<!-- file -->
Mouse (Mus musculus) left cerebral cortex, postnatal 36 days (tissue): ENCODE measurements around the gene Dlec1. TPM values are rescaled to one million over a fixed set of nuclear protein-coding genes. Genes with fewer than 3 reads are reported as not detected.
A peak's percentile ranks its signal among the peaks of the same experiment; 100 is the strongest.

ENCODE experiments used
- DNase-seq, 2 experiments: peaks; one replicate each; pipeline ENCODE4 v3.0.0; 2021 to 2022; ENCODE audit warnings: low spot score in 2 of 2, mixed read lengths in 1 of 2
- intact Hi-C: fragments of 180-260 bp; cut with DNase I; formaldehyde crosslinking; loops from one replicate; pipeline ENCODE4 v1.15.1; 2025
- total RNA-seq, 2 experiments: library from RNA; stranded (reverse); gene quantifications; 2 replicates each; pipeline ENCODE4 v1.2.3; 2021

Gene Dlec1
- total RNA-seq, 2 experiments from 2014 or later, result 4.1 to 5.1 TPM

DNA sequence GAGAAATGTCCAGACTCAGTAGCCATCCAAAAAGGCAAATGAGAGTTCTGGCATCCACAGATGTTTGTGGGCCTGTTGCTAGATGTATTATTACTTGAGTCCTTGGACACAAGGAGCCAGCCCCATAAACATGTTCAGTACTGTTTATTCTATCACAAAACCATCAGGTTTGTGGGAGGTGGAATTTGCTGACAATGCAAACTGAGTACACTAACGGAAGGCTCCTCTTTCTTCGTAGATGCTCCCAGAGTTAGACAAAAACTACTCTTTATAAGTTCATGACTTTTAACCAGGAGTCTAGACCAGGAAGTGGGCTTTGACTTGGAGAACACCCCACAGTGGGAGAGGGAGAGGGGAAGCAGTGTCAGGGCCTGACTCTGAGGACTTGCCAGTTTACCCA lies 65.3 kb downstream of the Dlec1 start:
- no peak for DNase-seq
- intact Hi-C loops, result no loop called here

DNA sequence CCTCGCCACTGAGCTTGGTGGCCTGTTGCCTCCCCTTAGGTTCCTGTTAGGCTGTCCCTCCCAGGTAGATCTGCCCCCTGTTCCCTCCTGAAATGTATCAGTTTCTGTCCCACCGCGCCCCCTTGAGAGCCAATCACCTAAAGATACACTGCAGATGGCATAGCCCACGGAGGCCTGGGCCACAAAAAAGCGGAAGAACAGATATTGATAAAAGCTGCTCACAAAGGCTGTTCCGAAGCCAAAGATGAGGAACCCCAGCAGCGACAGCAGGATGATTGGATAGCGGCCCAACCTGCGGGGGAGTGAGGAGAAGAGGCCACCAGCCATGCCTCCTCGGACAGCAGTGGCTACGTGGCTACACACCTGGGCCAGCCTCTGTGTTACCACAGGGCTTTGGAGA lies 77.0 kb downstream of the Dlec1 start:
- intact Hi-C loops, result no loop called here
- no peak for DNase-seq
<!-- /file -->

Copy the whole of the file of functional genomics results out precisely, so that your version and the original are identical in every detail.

Mouse (Mus musculus) left cerebral cortex, postnatal 36 days (tissue): ENCODE measurements around the gene Dlec1. TPM values are rescaled to one million over a fixed set of nuclear protein-coding genes. Genes with fewer than 3 reads are reported as not detected.
A peak's percentile ranks its signal among the peaks of the same experiment; 100 is the strongest.

ENCODE experiments used
- DNase-seq, 2 experiments: peaks; one replicate each; pipeline ENCODE4 v3.0.0; 2021 to 2022; ENCODE audit warnings: low spot score in 2 of 2, mixed read lengths in 1 of 2
- intact Hi-C: fragments of 180-260 bp; cut with DNase I; formaldehyde crosslinking; loops from one replicate; pipeline ENCODE4 v1.15.1; 2025
- total RNA-seq, 2 experiments: library from RNA; stranded (reverse); gene quantifications; 2 replicates each; pipeline ENCODE4 v1.2.3; 2021

Gene Dlec1
- total RNA-seq, 2 experiments from 2014 or later, result 4.1 to 5.1 TPM

DNA sequence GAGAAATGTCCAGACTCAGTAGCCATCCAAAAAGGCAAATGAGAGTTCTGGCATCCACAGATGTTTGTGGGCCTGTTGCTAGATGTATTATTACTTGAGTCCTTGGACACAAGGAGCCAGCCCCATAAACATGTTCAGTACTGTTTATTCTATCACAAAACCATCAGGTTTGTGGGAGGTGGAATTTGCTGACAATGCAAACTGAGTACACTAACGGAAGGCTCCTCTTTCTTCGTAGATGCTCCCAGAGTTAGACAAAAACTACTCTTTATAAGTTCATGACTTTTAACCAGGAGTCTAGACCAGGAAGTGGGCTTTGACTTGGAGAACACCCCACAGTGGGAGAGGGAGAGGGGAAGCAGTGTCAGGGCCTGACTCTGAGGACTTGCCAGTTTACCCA lies 65.3 kb downstream of the Dlec1 start:
- no peak for DNase-seq
- intact Hi-C loops, result no loop called here

DNA sequence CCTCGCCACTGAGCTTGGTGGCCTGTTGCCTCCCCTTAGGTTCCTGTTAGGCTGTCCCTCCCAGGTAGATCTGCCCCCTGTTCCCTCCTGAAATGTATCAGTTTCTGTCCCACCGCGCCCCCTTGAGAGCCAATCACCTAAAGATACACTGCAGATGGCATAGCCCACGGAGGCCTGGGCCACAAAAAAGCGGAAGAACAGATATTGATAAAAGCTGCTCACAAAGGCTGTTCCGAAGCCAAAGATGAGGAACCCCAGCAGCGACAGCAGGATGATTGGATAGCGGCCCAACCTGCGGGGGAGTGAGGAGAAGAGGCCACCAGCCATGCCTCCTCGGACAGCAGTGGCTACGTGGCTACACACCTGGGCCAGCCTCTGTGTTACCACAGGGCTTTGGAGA lies 77.0 kb downstream of the Dlec1 start:
- intact Hi-C loops, result no loop called here
- no peak for DNase-seq